“Precarious work” typically involves jobs that are insecure, low paying, lacking benefits (e.g., pension, medical or dental), a lack of control by the worker and are often dangerous. We refer to people engaged in precarious work as “vulnerable workers”.

“Precarious work” finds much of its meaning when it is compared to the “standard employment relationship”. The standard employment relationship is based on a concept of full-time, continuous and life-long or permanent work with decent pay and benefits. However, in the last two decades, it is becoming less common and is being replaced with more part-time, temporary, seasonal or other forms of work that is insecure.

More and more workers have short-term work or are treated as if they are (in)dependent contractors, even though the conditions of work in other ways resemble employment. They may not receive benefits or the protection offered under employment statutes because they are not “employees”. The number of temporary foreign workers in Canada have also spiked as a result of immigration programs, such as the Seasonal Agricultural Worker and the Live-in Caregiver Programs. While these programs benefit both foreign workers and Canadian employers, they have been under scrutiny for the way in which some workers have been treated and ineffective enforcement of minimum labour standards.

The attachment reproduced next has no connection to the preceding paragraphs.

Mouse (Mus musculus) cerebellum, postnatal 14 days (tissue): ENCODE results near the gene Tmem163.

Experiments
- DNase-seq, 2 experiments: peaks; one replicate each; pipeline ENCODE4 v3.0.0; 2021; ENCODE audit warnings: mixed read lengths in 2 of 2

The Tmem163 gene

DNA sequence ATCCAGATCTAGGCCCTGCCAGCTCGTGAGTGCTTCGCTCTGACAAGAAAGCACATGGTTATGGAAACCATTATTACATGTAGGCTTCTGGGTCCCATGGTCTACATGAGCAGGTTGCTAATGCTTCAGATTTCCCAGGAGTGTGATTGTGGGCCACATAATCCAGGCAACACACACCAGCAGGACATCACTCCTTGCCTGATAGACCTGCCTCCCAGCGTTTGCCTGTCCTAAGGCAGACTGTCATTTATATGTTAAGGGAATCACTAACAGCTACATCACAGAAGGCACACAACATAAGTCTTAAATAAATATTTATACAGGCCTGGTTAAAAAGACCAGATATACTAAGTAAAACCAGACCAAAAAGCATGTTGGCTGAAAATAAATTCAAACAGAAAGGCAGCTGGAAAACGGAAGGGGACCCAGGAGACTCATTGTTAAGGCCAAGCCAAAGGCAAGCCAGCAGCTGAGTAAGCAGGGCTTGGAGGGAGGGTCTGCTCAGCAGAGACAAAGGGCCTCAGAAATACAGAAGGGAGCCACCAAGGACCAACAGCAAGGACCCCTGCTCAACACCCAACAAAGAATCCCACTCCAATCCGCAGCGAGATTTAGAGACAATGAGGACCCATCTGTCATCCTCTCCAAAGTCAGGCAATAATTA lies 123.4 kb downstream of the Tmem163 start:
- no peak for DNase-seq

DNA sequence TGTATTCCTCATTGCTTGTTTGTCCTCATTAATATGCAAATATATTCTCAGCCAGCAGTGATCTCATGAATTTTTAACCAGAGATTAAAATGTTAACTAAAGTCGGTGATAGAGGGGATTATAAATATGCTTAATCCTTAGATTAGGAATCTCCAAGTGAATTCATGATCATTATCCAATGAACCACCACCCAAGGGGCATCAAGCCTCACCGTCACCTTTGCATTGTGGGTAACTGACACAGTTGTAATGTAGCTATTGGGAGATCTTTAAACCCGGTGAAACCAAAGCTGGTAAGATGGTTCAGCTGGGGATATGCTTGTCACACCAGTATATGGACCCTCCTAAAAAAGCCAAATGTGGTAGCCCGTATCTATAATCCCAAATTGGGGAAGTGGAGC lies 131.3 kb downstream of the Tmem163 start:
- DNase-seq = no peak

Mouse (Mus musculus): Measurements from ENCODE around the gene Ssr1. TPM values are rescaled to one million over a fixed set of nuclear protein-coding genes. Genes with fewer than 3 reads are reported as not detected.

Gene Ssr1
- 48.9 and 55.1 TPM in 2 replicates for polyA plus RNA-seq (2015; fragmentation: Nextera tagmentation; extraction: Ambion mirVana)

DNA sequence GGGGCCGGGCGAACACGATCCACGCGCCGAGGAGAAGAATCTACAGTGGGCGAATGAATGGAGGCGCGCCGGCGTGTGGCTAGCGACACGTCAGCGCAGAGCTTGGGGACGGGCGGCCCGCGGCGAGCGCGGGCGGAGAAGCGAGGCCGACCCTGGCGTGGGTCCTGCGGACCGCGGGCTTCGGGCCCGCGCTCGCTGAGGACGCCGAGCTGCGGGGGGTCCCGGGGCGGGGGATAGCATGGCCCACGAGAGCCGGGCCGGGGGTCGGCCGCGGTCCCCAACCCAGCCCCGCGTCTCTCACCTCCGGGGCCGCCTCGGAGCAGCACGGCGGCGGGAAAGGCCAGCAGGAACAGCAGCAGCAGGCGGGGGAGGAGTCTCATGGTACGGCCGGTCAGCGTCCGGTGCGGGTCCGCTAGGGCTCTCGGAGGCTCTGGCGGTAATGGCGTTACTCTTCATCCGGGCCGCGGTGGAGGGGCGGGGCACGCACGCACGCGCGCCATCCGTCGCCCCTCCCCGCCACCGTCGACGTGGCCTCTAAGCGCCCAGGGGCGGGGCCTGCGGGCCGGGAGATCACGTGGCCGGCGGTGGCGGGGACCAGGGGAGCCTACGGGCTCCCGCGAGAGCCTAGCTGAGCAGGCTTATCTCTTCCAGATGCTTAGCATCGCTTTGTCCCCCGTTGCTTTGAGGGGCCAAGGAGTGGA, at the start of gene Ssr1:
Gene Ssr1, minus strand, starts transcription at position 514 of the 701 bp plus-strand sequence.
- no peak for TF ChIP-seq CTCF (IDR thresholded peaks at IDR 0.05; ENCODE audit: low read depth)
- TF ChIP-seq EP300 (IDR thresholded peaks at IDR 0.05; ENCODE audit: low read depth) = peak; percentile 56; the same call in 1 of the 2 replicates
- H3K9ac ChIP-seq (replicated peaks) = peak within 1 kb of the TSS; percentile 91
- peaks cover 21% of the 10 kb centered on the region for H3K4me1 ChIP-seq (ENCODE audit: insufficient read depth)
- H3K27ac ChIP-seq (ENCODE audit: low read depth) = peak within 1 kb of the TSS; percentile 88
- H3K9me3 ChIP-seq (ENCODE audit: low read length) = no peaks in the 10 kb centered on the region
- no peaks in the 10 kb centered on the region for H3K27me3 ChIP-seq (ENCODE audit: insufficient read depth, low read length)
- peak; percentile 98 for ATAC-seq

Precarious jobs are disproportionately held by women, members of racialized communities, newcomers to Canada, temporary migrant workers and non-status workers. The nature of the work, low pay, lack of benefits and poor working conditions associated with some precarious jobs can perpetuate the disadvantages experienced by members of these groups.

The Law Commission of Ontario’s Vulnerable Workers and Precarious Work Project will review the nature of precarious work, the identity of vulnerable workers, the existing protections and enforcement mechanisms for people engaged in these forms of paid work and the impact of precarious work on the daily lives of vulnerable workers and their families. 

The LCO has developed a Consultation Paper and more detailed Background Paper to identify issues and potential areas of reform, and to provide a focal point for discussion and consultation. Some people may choose to read only the Consultation Paper which is a freestanding document. We are interested in hearing from anyone with an interest in these issues, including workers, employers, academics, government and the public at large. Please provide comments on either or both of these Papers, by April 1, 2011 by mail, fax, or e-mail to:

Law Commission of Ontario
276 York Lanes, York University
4700 Keele Street
Toronto, ON, Canada, M3J 1P3

Tel:  (416) 650-8406
Toll free: 1 (866) 950-8406
TTY: 1 (877) 650-8082
Fax:  (416) 650-8418         
E-mail:  LawCommission@lco-cdo.org

We are happy to discuss methods of consultation that will work for you. If you have questions regarding this consultation, please contact us at (416) 650-8406.

Based on the LCO’s independent research, including the responses to the Consultation Paper, the LCO will issue an Interim Report, followed by a Final Report with findings and recommendations in the Spring of 2012.